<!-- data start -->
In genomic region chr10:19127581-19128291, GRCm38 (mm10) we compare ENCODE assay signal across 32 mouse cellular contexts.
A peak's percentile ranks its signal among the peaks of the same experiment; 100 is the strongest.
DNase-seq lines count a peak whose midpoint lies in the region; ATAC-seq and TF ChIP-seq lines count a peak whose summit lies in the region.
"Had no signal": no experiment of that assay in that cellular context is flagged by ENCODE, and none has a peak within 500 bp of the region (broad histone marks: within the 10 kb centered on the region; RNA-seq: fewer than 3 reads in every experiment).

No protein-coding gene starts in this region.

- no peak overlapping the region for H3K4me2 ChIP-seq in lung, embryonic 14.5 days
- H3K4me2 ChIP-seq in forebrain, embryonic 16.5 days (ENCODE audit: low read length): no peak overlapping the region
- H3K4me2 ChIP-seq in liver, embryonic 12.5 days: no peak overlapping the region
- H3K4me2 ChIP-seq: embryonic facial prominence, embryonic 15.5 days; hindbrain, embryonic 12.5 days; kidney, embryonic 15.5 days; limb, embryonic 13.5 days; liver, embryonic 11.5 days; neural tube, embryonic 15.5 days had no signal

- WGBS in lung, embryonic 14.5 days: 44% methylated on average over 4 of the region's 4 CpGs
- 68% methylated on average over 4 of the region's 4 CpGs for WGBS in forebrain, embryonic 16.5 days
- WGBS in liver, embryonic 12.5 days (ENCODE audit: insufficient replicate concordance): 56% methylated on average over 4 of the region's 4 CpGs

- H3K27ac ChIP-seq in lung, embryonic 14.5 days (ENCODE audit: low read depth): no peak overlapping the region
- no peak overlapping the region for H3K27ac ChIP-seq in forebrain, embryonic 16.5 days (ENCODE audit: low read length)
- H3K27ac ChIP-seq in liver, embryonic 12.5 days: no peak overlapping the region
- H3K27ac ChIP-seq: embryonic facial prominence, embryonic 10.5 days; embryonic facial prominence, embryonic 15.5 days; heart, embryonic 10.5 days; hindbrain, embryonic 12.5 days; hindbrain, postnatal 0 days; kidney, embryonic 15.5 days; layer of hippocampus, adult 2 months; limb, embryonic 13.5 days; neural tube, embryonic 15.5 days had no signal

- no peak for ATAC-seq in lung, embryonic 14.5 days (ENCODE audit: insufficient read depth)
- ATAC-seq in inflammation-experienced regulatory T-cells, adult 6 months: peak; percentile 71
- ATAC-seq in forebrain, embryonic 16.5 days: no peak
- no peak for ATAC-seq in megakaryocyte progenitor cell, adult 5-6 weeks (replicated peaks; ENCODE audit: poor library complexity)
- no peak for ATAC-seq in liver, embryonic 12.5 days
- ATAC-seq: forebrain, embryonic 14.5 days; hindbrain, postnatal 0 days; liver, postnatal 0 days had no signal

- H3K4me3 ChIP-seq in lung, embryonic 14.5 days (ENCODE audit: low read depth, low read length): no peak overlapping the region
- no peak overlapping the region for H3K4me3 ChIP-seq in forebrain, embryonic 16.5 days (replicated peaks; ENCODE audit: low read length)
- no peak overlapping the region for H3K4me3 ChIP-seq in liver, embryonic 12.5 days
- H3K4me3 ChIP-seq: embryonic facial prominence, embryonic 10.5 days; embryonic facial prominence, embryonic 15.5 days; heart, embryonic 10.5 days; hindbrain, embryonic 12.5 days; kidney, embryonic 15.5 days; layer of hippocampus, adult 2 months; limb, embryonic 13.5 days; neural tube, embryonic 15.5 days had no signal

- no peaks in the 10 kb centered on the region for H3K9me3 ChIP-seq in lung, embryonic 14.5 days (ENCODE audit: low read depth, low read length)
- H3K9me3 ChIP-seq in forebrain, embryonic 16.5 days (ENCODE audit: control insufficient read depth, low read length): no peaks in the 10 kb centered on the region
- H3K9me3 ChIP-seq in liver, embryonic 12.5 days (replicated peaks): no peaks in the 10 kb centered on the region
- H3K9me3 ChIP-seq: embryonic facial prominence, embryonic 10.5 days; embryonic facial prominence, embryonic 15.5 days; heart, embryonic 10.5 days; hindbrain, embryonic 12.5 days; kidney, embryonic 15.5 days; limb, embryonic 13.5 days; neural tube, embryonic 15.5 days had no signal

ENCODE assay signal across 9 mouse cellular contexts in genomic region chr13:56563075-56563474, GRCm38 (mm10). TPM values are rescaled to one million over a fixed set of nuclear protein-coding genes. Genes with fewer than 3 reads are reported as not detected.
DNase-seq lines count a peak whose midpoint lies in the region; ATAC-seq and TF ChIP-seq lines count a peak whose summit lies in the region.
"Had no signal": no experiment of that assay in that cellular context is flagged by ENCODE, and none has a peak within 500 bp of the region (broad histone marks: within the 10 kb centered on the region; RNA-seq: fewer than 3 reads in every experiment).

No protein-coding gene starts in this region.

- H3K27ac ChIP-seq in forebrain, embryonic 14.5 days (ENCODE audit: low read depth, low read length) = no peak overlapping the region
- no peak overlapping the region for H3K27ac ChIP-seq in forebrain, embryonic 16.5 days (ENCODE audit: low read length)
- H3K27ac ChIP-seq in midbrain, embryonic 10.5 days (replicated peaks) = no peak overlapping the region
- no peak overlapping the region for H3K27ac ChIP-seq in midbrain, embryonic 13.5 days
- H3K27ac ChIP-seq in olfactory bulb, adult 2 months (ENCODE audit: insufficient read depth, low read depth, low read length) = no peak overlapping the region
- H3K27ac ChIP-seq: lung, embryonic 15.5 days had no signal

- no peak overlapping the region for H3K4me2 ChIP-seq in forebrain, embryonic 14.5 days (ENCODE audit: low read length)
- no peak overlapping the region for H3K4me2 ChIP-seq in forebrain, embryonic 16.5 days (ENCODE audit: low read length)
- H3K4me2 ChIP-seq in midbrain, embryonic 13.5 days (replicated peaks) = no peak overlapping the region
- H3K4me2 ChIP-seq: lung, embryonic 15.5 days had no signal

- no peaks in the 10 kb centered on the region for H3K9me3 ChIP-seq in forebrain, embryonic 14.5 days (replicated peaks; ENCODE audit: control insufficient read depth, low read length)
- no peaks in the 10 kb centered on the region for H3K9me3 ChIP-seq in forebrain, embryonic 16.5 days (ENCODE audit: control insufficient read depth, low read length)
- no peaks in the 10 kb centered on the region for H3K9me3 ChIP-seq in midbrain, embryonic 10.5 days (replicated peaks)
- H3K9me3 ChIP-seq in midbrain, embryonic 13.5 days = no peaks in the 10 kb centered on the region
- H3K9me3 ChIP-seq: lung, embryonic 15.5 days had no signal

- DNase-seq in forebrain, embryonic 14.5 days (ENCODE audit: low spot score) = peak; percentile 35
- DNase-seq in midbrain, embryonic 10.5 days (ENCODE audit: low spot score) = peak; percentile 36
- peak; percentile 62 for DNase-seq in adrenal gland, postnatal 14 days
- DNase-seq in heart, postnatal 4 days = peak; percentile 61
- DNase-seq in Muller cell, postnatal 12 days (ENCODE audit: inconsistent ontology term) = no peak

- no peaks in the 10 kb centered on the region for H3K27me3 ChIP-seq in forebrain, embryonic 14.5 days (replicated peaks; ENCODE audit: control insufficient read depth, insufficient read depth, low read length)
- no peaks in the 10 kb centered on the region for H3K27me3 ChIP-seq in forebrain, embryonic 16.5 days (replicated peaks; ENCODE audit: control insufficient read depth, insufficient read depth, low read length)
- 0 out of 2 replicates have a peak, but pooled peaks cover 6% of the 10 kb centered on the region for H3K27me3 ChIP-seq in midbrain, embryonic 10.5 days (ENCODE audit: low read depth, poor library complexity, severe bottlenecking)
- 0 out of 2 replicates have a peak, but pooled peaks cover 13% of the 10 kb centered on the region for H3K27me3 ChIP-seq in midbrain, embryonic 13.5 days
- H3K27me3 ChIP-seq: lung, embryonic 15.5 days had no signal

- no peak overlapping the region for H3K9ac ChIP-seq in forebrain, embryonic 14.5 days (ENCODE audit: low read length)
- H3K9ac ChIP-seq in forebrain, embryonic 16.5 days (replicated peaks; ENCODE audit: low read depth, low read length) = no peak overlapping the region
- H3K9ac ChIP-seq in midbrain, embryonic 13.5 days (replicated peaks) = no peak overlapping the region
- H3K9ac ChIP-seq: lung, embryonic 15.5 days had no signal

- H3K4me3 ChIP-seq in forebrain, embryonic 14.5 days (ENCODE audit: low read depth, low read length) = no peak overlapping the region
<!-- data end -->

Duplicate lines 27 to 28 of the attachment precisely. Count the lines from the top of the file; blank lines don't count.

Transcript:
- no peaks in the 10 kb centered on the region for H3K9me3 ChIP-seq in lung, embryonic 14.5 days (ENCODE audit: low read depth, low read length)
- H3K9me3 ChIP-seq in forebrain, embryonic 16.5 days (ENCODE audit: control insufficient read depth, low read length): no peaks in the 10 kb centered on the region